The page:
Although Google+ continues to grow (it now has 100 million users, according to Larry Page) I’m afraid that while the stats may be on the rise the quality of the platform itself is going downhill.
When I signed up for Google+ in July of last year, it was like a breath of fresh air. It was inhabited by ‘early adopters’: people who are the first to sign up for new websites and to participate on them. Luckily for Google, these early adopters are also the world’s ‘influencers’ and they were positive and hopeful about this new social media baby.
That was then, this is now: like others I’m starting to lose faith in Google’s ability to turn G+ into a network where people come to discuss serious issues. Increasingly, it’s becoming a carbon copy of Facebook. People are reduced to sharing cat gifs and other fancy images (often with so-called ‘inspiring’ oneliners accompanying them).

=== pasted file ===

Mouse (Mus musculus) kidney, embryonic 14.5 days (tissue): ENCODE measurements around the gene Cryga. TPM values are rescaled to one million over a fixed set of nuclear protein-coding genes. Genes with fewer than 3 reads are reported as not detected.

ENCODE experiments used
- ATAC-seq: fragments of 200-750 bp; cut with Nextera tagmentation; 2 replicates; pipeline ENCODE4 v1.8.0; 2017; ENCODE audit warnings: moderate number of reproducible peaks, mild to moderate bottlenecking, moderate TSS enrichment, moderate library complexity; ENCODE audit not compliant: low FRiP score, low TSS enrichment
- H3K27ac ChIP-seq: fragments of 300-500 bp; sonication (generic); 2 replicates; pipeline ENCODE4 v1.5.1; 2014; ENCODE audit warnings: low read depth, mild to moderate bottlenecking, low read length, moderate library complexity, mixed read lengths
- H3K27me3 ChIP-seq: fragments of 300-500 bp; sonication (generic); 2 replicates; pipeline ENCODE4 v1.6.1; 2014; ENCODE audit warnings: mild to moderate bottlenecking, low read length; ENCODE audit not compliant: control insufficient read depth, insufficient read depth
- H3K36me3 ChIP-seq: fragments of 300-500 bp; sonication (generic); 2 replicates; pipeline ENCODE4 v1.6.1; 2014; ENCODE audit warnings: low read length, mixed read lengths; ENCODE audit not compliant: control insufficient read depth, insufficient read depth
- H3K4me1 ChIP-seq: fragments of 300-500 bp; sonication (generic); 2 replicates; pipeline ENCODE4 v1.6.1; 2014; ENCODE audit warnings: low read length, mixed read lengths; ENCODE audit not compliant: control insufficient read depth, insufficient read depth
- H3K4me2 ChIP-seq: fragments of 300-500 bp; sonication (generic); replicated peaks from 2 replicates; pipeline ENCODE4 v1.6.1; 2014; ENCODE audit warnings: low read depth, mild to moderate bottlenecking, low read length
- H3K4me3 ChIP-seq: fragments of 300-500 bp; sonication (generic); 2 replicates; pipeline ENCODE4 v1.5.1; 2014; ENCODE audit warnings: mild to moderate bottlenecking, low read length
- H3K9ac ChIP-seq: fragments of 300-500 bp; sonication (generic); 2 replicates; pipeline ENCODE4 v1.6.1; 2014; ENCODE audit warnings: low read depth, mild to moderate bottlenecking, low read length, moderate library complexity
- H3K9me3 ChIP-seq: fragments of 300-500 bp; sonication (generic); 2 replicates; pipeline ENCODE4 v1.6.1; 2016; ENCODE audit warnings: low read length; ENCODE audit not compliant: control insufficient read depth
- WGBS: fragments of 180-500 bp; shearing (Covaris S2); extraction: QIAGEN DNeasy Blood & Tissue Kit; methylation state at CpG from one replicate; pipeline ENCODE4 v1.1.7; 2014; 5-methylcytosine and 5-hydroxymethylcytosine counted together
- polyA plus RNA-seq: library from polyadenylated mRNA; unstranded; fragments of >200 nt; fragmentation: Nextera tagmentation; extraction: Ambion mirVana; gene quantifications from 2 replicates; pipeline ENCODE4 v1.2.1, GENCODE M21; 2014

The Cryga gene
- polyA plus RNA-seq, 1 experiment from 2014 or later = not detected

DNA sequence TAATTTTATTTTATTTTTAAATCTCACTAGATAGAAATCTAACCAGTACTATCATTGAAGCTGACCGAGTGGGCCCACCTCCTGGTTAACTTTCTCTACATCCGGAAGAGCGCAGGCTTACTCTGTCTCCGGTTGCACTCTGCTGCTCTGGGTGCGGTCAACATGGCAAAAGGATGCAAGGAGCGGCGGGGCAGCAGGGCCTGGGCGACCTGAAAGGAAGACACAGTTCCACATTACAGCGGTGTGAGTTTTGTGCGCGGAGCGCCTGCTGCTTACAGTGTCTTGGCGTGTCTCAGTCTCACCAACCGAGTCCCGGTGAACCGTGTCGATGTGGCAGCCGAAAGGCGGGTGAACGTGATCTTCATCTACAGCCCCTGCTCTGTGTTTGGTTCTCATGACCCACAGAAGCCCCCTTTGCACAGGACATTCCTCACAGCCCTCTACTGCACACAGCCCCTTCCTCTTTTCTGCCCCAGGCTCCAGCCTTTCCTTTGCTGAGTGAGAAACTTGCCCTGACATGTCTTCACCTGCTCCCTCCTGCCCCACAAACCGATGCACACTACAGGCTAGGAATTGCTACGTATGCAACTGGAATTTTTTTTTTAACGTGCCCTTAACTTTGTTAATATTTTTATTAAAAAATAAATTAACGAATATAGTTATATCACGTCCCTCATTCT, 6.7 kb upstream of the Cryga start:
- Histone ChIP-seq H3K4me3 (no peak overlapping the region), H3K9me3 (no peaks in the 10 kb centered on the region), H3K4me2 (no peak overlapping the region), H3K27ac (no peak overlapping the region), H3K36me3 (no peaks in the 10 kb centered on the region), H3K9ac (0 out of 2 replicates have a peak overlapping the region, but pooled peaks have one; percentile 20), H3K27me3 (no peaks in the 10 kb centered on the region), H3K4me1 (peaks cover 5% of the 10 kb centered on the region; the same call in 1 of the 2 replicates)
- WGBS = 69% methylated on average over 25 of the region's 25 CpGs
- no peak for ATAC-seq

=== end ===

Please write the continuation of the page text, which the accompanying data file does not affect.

The reason? I’m afraid that G+ lost most of its appeal when it opened to the public at large. The masses don’t care about quality conversations; they want fluff. To keep up with the trend, even influencers (with, again like me, many thousands of followers) change their posting behavior. We’re now at a point where I wonder why I’m logging in; sure there still are some good and interesting posts published on G+, but I can find their authors also at other social networking sites that are more focused on professionals.
It became even worse when Google+ got a complete redesign that actually emphasizes images and photos. That’s great for the visually oriented, I guess, but for those of us who want to learn something from other people, it isn’t useless but frustrating. We suddenly see “trending topics,”"what’s hot” and posts that consist of a gigantic image, with no or little thoughts offered with it.
How that is supposed to inspire interesting conversations is beyond me.
Can Page et al. turn it around? Can G+ once again become the place on the Net for me to talk about technology and social media, and of course politics?
Perhaps. But I’m losing faith.